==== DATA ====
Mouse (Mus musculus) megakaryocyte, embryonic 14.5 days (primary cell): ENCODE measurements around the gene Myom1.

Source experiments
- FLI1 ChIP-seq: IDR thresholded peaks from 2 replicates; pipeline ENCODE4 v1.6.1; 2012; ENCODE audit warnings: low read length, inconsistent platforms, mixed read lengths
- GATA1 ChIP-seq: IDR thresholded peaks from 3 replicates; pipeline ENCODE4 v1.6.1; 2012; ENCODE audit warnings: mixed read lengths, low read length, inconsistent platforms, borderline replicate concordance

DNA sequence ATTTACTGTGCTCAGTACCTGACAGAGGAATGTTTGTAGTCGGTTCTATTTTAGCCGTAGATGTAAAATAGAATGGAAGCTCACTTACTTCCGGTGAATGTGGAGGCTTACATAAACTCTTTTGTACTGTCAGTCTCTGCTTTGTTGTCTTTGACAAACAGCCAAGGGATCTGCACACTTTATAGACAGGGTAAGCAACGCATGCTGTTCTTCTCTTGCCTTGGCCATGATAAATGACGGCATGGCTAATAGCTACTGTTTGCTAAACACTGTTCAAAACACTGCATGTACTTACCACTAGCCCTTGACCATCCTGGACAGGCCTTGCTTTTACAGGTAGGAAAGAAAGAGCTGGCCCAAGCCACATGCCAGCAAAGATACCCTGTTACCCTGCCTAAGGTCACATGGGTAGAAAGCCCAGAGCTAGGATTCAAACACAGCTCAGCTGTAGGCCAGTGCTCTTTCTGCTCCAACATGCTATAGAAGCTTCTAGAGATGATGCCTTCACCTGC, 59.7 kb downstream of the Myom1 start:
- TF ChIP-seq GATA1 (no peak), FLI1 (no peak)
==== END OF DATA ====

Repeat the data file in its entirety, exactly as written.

Mouse (Mus musculus) megakaryocyte, embryonic 14.5 days (primary cell): ENCODE measurements around the gene Myom1.

Source experiments
- FLI1 ChIP-seq: IDR thresholded peaks from 2 replicates; pipeline ENCODE4 v1.6.1; 2012; ENCODE audit warnings: low read length, inconsistent platforms, mixed read lengths
- GATA1 ChIP-seq: IDR thresholded peaks from 3 replicates; pipeline ENCODE4 v1.6.1; 2012; ENCODE audit warnings: mixed read lengths, low read length, inconsistent platforms, borderline replicate concordance

DNA sequence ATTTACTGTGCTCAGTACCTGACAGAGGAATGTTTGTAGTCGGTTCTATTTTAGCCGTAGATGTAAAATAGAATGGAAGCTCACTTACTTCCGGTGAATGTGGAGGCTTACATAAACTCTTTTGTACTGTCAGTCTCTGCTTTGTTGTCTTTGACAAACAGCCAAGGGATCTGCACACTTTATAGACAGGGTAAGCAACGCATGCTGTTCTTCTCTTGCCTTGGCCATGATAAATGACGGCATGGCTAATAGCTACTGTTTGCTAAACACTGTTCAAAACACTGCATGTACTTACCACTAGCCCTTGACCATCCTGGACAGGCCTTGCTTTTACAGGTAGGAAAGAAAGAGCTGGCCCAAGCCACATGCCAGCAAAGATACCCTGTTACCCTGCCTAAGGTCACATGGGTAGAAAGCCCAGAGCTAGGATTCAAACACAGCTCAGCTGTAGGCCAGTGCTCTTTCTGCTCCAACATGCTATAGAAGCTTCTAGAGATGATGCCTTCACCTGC, 59.7 kb downstream of the Myom1 start:
- TF ChIP-seq GATA1 (no peak), FLI1 (no peak)